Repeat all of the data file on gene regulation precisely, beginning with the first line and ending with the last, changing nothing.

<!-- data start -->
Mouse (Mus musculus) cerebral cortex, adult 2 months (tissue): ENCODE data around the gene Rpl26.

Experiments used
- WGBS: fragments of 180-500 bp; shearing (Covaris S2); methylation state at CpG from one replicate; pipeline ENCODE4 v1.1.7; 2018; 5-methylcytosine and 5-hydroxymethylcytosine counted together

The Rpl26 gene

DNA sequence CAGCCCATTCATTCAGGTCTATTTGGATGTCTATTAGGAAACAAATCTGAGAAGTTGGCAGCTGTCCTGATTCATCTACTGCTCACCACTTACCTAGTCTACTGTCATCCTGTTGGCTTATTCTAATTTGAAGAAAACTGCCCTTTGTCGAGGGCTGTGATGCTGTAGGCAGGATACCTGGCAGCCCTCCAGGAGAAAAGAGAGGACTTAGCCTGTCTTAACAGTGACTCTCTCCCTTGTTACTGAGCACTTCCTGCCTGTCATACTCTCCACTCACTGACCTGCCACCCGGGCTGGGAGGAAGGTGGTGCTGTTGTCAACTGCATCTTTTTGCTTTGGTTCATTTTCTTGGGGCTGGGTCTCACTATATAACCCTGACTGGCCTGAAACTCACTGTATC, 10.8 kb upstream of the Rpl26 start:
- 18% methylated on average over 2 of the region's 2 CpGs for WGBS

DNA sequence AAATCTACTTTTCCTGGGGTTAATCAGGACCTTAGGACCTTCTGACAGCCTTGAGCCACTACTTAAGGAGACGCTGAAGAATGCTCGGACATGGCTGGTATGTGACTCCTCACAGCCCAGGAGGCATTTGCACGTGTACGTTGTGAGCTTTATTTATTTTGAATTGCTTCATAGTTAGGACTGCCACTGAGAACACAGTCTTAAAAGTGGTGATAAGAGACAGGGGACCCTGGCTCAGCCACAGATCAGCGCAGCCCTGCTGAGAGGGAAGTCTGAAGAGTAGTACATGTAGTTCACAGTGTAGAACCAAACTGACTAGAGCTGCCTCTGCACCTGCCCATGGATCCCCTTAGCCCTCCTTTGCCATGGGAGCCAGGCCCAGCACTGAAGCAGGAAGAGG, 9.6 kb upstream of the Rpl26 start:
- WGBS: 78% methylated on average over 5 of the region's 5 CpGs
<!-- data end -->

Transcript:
Mouse (Mus musculus) cerebral cortex, adult 2 months (tissue): ENCODE data around the gene Rpl26.

Experiments used
- WGBS: fragments of 180-500 bp; shearing (Covaris S2); methylation state at CpG from one replicate; pipeline ENCODE4 v1.1.7; 2018; 5-methylcytosine and 5-hydroxymethylcytosine counted together

The Rpl26 gene

DNA sequence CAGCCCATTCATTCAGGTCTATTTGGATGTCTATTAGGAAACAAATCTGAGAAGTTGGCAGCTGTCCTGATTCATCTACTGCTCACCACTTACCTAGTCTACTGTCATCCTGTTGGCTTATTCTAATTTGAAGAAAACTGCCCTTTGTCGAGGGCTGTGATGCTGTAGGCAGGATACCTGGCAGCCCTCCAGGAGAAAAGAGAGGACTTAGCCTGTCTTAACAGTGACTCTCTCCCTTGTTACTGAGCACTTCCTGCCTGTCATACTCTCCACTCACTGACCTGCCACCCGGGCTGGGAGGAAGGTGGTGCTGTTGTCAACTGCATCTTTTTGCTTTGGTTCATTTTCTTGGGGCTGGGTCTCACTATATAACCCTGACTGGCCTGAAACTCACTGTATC, 10.8 kb upstream of the Rpl26 start:
- 18% methylated on average over 2 of the region's 2 CpGs for WGBS

DNA sequence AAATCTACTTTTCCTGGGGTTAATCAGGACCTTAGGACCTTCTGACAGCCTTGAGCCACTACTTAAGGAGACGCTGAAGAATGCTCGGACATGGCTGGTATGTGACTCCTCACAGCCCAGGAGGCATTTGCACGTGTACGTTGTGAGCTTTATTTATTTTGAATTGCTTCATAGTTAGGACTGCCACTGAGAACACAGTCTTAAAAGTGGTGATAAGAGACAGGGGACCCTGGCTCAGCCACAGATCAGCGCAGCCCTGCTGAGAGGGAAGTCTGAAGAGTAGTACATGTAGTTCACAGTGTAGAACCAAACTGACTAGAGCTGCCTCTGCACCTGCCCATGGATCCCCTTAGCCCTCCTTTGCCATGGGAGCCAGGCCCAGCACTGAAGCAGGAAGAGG, 9.6 kb upstream of the Rpl26 start:
- WGBS: 78% methylated on average over 5 of the region's 5 CpGs